The New York Times, “Snow Fall” and Times, “Heln’s First Year” are two articles that use visually interactive methods to present their respective topics. While both informative stories, they maintain the reader’s engagement with the groundbreaking use of digital aesthetics.
The “Snow Fall” article shows an aerial view of the cascades in a virtual image that weaves through the landscape showing each mountain, and their specific names labeled. It also includes video of a skier in action and one skier recounting her traumatic accident on a slope. Through the use of these visual aids, the dangerous yet beautiful aspects of the ski slopes are nuanced.
“Heln’s First Year” is an article consisting of a series of photos, videos, and text messages exchanged between the Journalist and a Syrian mother who is raising her newborn baby Heln in a refugee camp all the while seeking asylum in Europe.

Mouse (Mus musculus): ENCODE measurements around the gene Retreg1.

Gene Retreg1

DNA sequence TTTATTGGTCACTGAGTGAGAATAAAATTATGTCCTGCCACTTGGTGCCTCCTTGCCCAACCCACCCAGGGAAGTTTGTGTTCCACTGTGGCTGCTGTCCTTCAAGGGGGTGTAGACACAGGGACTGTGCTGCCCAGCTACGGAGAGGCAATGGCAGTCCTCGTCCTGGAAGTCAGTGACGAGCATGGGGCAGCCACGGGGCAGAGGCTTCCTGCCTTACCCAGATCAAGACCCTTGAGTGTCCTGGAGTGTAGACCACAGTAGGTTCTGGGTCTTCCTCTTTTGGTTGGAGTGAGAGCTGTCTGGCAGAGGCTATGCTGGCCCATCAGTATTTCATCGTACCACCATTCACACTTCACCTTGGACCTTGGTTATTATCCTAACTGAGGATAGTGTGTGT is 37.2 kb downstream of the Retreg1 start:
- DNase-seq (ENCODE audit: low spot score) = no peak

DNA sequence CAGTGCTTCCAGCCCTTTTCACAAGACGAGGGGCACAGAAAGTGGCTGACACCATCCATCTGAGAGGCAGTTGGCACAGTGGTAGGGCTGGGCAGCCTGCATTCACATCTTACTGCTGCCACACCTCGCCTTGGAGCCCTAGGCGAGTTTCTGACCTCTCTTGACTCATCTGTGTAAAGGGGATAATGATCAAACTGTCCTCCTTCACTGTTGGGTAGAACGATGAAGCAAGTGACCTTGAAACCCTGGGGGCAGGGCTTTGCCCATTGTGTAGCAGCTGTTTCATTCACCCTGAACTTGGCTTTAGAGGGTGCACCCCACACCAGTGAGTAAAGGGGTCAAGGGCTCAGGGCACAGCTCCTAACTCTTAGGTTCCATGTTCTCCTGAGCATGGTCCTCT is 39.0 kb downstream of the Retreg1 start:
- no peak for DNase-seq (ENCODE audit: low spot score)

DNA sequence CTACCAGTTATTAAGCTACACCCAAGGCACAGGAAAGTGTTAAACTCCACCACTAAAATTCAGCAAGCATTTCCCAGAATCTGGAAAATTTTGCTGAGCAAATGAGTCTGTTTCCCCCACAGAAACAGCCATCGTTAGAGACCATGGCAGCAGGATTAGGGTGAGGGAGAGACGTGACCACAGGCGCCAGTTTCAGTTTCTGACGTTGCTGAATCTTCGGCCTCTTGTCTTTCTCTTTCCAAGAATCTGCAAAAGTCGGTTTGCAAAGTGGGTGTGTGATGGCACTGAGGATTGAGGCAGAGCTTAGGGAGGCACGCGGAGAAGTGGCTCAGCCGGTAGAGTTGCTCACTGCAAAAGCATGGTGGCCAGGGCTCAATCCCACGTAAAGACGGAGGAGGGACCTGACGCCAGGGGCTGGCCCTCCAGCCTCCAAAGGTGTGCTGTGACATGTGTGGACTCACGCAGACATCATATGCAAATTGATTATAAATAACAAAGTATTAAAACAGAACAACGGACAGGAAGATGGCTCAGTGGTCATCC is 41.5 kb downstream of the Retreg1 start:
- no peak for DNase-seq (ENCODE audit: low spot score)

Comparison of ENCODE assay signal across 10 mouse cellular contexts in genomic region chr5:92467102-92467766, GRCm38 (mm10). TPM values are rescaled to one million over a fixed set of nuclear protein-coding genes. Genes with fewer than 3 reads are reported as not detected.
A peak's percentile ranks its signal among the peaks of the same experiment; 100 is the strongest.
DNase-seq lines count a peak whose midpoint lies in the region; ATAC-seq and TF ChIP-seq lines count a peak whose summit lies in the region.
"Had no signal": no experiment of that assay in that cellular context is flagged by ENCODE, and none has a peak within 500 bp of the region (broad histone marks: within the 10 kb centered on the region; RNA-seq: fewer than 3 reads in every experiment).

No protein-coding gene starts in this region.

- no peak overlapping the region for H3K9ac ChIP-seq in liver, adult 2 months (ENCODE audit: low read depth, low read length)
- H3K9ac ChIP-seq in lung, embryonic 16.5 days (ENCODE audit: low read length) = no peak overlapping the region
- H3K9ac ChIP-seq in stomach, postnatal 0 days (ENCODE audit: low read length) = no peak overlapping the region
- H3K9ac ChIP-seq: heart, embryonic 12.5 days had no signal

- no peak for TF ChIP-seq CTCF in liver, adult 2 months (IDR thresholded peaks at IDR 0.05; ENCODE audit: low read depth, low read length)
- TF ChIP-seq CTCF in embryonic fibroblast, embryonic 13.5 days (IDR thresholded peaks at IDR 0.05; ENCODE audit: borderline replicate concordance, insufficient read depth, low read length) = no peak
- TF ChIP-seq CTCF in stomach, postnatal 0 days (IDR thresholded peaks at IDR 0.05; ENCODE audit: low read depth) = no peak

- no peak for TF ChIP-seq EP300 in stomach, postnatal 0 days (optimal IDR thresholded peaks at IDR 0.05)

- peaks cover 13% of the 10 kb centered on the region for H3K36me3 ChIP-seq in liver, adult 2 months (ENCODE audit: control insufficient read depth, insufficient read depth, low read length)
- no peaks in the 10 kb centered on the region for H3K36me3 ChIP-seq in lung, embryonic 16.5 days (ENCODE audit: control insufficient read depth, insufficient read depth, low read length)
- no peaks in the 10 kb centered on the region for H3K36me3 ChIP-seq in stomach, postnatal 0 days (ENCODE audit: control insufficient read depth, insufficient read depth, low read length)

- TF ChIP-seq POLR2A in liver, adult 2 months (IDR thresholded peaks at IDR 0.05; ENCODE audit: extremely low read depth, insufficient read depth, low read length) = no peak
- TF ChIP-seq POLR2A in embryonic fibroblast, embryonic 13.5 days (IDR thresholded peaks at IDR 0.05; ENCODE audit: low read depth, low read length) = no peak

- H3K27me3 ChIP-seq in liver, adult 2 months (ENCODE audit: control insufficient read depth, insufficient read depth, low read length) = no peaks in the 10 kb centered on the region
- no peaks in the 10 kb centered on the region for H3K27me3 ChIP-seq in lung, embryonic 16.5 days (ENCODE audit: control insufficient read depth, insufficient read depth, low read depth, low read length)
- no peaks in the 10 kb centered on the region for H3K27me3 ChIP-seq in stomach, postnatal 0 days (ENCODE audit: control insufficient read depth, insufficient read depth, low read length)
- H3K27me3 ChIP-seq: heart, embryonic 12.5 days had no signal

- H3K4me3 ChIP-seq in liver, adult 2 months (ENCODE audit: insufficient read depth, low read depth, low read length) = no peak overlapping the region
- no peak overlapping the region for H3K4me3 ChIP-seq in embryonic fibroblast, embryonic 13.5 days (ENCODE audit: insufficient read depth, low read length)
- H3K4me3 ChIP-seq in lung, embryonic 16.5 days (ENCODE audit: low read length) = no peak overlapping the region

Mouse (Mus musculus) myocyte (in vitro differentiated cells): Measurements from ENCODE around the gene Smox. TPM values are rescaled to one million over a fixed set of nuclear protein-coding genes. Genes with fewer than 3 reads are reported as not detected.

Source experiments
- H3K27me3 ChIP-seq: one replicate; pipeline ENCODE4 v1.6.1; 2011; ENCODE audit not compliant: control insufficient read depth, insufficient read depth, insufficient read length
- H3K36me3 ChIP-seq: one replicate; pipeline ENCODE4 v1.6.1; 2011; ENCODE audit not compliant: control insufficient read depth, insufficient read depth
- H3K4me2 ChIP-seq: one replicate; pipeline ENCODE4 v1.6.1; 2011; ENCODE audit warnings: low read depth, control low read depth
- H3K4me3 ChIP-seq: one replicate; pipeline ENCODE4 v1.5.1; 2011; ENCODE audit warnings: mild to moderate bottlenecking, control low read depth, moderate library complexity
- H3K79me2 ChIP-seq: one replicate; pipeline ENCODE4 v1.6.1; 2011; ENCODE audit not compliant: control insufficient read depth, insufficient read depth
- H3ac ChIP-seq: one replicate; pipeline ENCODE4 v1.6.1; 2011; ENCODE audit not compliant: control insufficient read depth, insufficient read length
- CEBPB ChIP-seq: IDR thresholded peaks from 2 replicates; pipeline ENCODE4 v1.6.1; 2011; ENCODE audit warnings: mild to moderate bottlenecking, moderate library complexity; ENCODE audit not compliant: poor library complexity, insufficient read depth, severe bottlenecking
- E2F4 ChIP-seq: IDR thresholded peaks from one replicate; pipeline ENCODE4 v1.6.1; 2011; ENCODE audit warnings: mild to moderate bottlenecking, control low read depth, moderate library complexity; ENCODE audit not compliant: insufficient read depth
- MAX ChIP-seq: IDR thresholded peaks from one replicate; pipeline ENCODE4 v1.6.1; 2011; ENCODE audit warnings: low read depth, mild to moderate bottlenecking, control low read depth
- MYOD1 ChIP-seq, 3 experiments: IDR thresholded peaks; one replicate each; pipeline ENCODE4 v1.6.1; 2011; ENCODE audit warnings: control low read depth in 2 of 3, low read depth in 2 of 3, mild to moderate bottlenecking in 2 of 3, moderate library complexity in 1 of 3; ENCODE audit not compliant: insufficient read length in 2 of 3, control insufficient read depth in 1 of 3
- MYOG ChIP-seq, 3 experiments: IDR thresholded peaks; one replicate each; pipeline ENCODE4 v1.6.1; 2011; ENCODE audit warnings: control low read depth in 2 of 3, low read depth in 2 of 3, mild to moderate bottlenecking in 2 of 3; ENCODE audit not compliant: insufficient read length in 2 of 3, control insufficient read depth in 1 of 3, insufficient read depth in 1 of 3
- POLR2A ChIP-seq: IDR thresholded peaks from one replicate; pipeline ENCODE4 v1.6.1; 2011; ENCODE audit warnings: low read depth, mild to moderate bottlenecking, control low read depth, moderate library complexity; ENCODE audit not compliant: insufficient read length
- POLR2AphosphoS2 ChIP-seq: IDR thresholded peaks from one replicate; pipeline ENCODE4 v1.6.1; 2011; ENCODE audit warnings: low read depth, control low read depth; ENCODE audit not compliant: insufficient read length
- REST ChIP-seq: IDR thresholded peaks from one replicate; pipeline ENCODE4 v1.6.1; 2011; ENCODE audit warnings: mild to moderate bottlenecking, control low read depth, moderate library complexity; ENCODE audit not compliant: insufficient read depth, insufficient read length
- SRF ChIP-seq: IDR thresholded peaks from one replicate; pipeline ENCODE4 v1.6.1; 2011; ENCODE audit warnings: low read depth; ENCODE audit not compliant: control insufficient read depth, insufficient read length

While the earlier published “Snow Fall”, first of its kind, has a lot of information along with the visual effects, the “Heln” story has virtually no text aside from the text messages, photo captions, and small excerpts detailing the timeline of the mother and Heln’s activity. Scrolling down the page, there is a solid white line that follows simultaneously down the middle, illustrating the time passing.
Both articles are examples of thoughtful storytelling that provoke emotion. The topics that each article touches on could easily be print copies or standard web articles for each publication because they are intriguing in and of itself but the choice to take this direction truly challenges convention. These are but two examples of many that solidify the inevitability of a new, technological age of Journalism.